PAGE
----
The Thing About Heisenball Stewart C Baker
“The thing about Heisenball,” Paulie tells me with a grin on their face, “is that you can’t win. But you can’t lose, either. Not really. It’s not about the game.”
“Yeah,” I say. “I know. You’ve told me like a million times.” Ever since we started dating, I add in the privacy of my own head. Even if this is the first time I’ve asked for a game, it doesn’t mean I’m stupid.
The court’s smaller than I’d thought it would be: a square about three paces across set inside a hexagon twice as large. The walls are a shimmery purple colour that changes slightly every time I look away and back again.
“You don’t have to do this, you know,” Paulie says as they set the ball in the center of the square. “I don’t blame you for anything.”
I shrug, looking away. This is why I’m ending it, I want to tell them. I’m sick of your measured disinterest, your magnanimous bullshit justifications. Why can’t you admit it when things hurt you?
Instead, I ask: “What’s up with the walls?”
“Let’s just start the game, then,” they say. “You’ll understand after.”
It sounds like a dismissal, which would sting if I wasn’t so pleased to have gotten under Paulie’s skin for once. “Fine,” I say.
“Here we go, then.”
They walk over to the wall near the door and flip a switch. The lights in the room dim, and the shapes on the floor flicker into three dimensions. The walls glimmer briefly, then fade to black. From the corner of my eye I can see the ball glowing, but I’m too busy staring to do anything about it.
“Cool, huh?” Paulie says. “But that’s not the best part. Where’s the ball?”
“Right where you put it, in the center of the square. Are we going to play or are you just going to talk down to…” I trail off. The ball, of course, is not where they put it. “What did you do?”
“Me? Nothing.” I can practically hear the grin on their face. “You’re the one who observed it and changed its momentum.”
“What does that even–“
There’s a whack, and next thing I know I’m lying on the floor with an aching shoulder, the ball rolling to a stop beneath my feet.
“Ah,” Paulie says. “Your first conundrum.” Laughter barely restrained from their voice. “Now watch…”
I’m about to demand an explanation when the walls suddenly light up with silent, flickering images. There’s our first date on one wall, Paulie grinning at the look of concentration on my face while I try to fish a rubber duck out of a pond at the state fair. Another shows me, alone, and a third shows me with some blonde guy in sunglasses and a popped collar, looking utterly miserable as he puts one arm around me. Only I’ve never seen the guy in my life. There are others, too. Things I’ve never done mixed in with things I remember quite clearly.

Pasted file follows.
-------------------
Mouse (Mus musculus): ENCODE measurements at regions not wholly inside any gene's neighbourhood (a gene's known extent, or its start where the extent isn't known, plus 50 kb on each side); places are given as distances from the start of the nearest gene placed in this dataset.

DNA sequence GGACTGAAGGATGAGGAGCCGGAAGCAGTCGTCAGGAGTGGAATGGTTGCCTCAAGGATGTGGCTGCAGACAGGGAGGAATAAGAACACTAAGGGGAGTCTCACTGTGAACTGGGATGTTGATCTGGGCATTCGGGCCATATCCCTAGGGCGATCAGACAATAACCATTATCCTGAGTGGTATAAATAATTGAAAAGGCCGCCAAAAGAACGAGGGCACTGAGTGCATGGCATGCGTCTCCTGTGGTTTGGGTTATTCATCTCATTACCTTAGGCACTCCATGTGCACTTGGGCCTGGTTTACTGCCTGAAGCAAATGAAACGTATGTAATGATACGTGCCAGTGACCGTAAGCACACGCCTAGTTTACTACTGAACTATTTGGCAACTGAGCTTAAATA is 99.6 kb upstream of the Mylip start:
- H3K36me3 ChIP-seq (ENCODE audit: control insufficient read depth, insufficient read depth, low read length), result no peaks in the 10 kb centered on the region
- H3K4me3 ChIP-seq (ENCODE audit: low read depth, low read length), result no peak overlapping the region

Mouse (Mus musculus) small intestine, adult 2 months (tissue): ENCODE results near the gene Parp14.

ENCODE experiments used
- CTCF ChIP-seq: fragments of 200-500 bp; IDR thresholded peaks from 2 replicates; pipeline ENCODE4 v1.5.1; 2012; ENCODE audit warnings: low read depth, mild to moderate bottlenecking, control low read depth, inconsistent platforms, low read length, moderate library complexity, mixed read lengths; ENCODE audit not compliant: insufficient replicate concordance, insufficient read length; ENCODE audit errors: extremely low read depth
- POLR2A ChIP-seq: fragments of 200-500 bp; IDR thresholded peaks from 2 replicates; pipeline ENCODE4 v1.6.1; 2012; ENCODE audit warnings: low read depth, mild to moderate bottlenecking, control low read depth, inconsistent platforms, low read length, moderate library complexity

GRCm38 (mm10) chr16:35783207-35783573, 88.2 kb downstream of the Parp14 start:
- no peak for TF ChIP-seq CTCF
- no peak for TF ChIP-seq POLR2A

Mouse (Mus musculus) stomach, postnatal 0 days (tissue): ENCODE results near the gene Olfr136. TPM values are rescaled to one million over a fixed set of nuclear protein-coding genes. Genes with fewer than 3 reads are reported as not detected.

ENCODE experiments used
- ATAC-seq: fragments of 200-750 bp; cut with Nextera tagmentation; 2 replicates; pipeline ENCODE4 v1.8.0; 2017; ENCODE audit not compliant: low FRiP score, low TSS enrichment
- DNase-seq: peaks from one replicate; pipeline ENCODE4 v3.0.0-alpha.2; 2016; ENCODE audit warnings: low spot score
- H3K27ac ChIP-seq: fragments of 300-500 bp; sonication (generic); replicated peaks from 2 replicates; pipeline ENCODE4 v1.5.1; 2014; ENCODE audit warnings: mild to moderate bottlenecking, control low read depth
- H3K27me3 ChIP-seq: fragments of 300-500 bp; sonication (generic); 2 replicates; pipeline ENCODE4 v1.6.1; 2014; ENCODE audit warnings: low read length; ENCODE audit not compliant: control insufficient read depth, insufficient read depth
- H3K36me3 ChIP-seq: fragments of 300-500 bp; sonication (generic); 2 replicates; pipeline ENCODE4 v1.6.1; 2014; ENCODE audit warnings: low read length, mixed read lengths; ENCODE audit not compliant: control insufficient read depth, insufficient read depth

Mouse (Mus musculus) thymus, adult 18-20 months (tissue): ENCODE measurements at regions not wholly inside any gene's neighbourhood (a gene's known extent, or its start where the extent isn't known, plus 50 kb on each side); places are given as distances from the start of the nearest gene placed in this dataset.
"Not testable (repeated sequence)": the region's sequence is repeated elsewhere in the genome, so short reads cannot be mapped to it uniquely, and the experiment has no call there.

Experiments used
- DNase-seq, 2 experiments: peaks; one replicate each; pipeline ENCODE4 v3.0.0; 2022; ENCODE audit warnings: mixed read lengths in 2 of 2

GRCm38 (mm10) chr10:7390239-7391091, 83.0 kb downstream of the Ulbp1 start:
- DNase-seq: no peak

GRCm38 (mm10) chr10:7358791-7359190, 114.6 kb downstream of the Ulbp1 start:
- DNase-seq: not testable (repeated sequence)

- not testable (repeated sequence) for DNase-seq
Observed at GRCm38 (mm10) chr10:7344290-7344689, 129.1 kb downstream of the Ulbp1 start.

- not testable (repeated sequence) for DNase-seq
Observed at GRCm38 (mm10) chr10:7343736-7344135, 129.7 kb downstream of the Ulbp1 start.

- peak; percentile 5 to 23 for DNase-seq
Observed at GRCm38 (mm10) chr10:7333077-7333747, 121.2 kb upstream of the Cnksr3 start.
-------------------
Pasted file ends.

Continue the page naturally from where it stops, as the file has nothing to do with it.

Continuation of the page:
“Why am I–” I start, but Paulie cuts in before I can finish the question.
“Ah ah ah,” they say. “No talking about your observations. It’s bad luck.”
“You mean you can’t see them?”
“Only the player who gets hit–that’s what we call a conundrum–gets the observations. They look like they’re on the walls, but it’s just a trick of the light.”
“Weird.” I’m quiet for a minute. “Too weird. At least the ball’s stopped.”
But as soon as I say that it vanishes with a quiet little pop and appears right under Paulie’s feet. They slip and land on their butt on the ground with an oomph, and the ball ricochets around the room like mad, popping in and out of existence as it goes. It give me a headache and I close my eyes just in time to hear the hollow, echoing whack as it hits Paulie straight in the arm.
It’s dim in the room, but I can still see Paulie’s eyes go unfocused for a moment, before they shake off whatever they’ve seen and grin at me. Then I find the ball, set it moving with a glance, and the game is on.
We play for what seems like hours. I see scenes I’d forgotten from our shared past together. Scenes of things that never happened. Scenes from what I guess might be the future. One time I see my own funeral–that I shake off immediately, looking at the ball so it moves away. Paulie, for all that they’re more experienced, takes just as many hits as I do from the glowing ball. I don’t ask what they see.
The lights come on again just after Paulie gets a conundrum, and they’re sitting on the floor as the ball loses its glow and rolls to a stop against one wall. For a while, neither of us speak. We just stay where we are, panting.
After I catch my breath, I clear my throat. “I’m sorry,” I say. “For whatever it’s worth. For everything.”
“Thanks,” Paulie says. They look up at me from where they’re sitting, eyes moist but not crying. “And it’s okay. Some of it was my fault, too, and some of it was nobody’s. Sometimes things just don’t work out.”
I think about everything I’ve seen just in the past few minutes–choices I’ve never questioned before, playing out before me on the walls–and understand, suddenly, what Paulie’s meant all this time about there being no winning or losing. And why they never seem to get mad, no matter what I do.
I’m sad, then, for what I’ve had with Paulie. What we’ve lost. But only a little. Hiesenball’s not about the game. Neither is life. What matters more is who you’re with when you play. Why you play. What it is you see on the walls.
Previously published in Daily Science Fiction, April 2017. Reprinted here by permission of the author.
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